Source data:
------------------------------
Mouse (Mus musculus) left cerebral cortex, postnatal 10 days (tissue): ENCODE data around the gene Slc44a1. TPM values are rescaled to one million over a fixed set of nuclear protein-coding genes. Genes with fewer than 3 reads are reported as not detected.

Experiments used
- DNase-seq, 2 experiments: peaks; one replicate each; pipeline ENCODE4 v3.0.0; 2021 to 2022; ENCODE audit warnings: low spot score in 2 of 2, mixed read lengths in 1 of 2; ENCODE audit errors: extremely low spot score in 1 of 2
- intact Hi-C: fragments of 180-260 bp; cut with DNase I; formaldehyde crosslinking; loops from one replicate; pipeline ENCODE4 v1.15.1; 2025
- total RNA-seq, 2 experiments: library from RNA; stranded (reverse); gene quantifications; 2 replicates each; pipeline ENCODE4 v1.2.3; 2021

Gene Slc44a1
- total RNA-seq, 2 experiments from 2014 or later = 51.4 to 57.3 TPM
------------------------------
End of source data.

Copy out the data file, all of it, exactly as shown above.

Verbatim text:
Mouse (Mus musculus) left cerebral cortex, postnatal 10 days (tissue): ENCODE data around the gene Slc44a1. TPM values are rescaled to one million over a fixed set of nuclear protein-coding genes. Genes with fewer than 3 reads are reported as not detected.

Experiments used
- DNase-seq, 2 experiments: peaks; one replicate each; pipeline ENCODE4 v3.0.0; 2021 to 2022; ENCODE audit warnings: low spot score in 2 of 2, mixed read lengths in 1 of 2; ENCODE audit errors: extremely low spot score in 1 of 2
- intact Hi-C: fragments of 180-260 bp; cut with DNase I; formaldehyde crosslinking; loops from one replicate; pipeline ENCODE4 v1.15.1; 2025
- total RNA-seq, 2 experiments: library from RNA; stranded (reverse); gene quantifications; 2 replicates each; pipeline ENCODE4 v1.2.3; 2021

Gene Slc44a1
- total RNA-seq, 2 experiments from 2014 or later = 51.4 to 57.3 TPM